Positivity Reigns Supreme on OBB’s Bright Side
- Christa Banister Crosswalk.com Contributing Writer
- 2014 21 Oct
Title: Bright Side
The music industry is full of stories of siblings who enjoy rocking out together, and OBB is the latest band of brothers hoping to make a name for themselves in Christian music.
Thanks to a catchy first radio single, namely “All Eyes on You,” not to mention an opening slot on the popular Winter Jam Tour last year, OBB, short for Oswald Brothers Band, is now giving listeners a full picture of their artistry with its debut, Bright Side.
While the group’s sound seems a bit all over the map with both emo and electronic pop sounds jockeying for position, OBB’s songwriting strikes a more cohesive note. Fueled by positivity and relevant Biblical reminders of God’s grace, love and peace found in His presence, tracks including “That Kind of Faith,” “Bright Side” and Above it All” highlight a confident, vibrant faith that’s not rattled by life’s trials or troubling headlines.
But as much as the aforementioned tracks offer listeners a bold, countercultural charge to fully embrace the mysteries of belief, other songs on Bright Side aren’t nearly as imaginative.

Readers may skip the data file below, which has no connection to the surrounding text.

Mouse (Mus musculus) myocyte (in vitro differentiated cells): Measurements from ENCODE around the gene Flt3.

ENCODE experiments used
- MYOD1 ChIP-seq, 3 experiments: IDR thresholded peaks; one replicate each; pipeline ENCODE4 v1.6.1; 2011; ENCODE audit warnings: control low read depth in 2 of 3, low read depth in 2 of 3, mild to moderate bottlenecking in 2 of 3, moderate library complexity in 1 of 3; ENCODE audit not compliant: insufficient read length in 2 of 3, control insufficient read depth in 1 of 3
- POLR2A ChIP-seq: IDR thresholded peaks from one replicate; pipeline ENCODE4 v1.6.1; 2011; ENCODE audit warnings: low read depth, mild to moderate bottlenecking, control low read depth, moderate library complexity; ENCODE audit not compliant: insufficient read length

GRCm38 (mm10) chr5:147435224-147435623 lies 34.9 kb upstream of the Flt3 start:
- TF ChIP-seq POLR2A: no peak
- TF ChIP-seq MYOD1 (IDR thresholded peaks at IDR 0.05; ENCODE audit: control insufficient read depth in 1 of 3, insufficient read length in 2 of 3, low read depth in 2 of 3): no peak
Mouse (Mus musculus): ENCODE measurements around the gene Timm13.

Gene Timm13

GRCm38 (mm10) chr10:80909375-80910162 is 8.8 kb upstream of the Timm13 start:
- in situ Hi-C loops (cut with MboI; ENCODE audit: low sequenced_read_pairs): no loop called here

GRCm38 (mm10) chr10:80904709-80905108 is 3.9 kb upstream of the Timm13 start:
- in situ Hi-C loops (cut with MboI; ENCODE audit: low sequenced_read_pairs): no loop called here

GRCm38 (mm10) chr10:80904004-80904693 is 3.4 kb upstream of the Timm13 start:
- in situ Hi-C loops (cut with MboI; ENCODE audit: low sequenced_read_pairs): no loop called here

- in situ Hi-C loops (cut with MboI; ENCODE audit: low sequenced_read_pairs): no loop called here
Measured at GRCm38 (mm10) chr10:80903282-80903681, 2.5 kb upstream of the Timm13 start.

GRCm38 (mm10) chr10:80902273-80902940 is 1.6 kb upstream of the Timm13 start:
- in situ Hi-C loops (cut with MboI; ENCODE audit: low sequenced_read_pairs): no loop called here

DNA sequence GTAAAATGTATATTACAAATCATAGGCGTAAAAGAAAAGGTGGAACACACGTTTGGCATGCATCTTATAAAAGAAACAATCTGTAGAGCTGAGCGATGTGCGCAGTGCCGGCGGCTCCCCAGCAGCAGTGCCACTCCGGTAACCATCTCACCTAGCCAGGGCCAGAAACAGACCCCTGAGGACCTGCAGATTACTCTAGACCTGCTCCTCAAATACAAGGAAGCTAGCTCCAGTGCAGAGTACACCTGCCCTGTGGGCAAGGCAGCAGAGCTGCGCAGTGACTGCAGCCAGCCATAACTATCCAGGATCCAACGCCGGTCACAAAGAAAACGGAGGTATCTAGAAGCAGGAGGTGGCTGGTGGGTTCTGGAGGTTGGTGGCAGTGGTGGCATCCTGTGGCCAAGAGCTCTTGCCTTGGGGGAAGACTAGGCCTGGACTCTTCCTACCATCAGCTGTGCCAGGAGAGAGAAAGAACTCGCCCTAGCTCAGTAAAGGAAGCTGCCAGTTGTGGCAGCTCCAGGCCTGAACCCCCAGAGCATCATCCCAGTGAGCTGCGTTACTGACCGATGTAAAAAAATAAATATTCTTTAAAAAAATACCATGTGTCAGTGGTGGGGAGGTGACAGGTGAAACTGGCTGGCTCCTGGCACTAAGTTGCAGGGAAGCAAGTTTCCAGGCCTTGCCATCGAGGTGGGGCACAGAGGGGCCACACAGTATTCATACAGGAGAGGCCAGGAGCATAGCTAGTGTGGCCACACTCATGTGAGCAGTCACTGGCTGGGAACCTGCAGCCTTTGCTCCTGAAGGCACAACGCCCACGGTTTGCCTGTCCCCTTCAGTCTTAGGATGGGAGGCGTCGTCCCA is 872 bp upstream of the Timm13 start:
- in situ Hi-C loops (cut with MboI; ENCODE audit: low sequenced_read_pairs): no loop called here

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No doubt, the message behind “Gone,” namely that our sins are truly forgotten when we ask for forgiveness, is an important one; trouble is, the lyrics have a predictable, been-there-heard-that vibe. Perhaps, if the same message had been communicated in a slightly left-of-center way or through vivid storytelling, the song’s message would have an even greater scene of resonance.
The same can be said for the familiar ocean metaphor used in the aptly titled “Your Love is an Ocean.” Once again, it’s no easy feat to reflect on the magnificence of our Creator with mere words and melodies, but utilizing the tired clichés that have already showed up in many modern worship songs doesn’t do much to advance the cause.
That said, there’s a lot to like about OBB’s debut. Whether it’s the joyful, youthful exuberance of “Who Cares if We’re Dancing” or the honest search for more of God—and less of us—in “Up Close in Personal,” there’s no doubt that a cookie cutter faith is precisely what OBB is rallying against. Now if that defining sense of conviction can extend to more of the songwriting, then listeners will have even more to chew on with feature projects. But in the meantime, Bright Side is still worth a listen.